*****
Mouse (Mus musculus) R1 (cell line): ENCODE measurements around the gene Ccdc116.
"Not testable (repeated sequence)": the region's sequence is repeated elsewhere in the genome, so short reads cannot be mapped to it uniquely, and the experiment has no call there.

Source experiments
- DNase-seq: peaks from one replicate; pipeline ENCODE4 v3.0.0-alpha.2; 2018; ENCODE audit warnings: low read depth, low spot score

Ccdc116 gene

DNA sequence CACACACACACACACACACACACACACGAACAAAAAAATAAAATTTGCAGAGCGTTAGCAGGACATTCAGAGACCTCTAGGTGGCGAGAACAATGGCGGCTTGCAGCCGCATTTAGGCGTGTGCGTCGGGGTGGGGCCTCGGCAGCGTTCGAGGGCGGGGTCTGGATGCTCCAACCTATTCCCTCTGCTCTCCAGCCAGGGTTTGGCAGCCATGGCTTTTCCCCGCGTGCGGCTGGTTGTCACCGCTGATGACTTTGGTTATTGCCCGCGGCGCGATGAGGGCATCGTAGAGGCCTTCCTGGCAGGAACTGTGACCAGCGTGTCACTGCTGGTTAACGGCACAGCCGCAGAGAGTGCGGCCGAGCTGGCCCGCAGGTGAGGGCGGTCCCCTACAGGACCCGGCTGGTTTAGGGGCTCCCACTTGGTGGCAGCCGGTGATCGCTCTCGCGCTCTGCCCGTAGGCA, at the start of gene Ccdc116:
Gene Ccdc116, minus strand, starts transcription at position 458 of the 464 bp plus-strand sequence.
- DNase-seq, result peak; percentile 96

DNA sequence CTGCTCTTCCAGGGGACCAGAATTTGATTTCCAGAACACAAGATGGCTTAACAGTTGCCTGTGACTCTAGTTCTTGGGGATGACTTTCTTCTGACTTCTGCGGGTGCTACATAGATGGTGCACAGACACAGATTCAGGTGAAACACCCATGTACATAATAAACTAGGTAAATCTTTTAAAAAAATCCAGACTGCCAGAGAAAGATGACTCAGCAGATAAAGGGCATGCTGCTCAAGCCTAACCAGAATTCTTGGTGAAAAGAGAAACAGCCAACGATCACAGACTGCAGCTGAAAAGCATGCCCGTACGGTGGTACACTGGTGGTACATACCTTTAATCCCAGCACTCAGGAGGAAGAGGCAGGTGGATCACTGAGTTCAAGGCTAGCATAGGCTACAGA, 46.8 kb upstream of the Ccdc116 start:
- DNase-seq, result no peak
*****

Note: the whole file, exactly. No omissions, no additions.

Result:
Mouse (Mus musculus) R1 (cell line): ENCODE measurements around the gene Ccdc116.
"Not testable (repeated sequence)": the region's sequence is repeated elsewhere in the genome, so short reads cannot be mapped to it uniquely, and the experiment has no call there.

Source experiments
- DNase-seq: peaks from one replicate; pipeline ENCODE4 v3.0.0-alpha.2; 2018; ENCODE audit warnings: low read depth, low spot score

Ccdc116 gene

DNA sequence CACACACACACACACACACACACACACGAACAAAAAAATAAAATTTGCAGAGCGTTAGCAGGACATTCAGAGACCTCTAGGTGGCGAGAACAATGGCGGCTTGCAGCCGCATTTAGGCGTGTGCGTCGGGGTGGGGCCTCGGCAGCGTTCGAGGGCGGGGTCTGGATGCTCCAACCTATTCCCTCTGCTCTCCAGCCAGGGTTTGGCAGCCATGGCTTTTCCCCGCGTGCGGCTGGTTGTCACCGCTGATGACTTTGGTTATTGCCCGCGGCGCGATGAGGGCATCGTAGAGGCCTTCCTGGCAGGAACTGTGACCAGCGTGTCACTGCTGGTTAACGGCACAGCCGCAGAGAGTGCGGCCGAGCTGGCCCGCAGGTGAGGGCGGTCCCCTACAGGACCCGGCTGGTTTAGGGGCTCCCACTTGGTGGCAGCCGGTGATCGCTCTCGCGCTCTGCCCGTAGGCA, at the start of gene Ccdc116:
Gene Ccdc116, minus strand, starts transcription at position 458 of the 464 bp plus-strand sequence.
- DNase-seq, result peak; percentile 96

DNA sequence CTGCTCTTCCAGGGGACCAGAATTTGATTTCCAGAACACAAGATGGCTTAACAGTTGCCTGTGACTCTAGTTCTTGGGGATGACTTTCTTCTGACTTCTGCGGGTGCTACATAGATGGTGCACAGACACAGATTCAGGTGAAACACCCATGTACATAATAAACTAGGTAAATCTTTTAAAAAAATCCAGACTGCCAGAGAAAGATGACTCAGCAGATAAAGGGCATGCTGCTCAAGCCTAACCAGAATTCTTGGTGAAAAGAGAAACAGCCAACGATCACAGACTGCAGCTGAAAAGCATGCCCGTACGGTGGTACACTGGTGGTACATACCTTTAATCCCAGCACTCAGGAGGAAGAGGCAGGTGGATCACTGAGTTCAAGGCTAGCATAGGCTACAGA, 46.8 kb upstream of the Ccdc116 start:
- DNase-seq, result no peak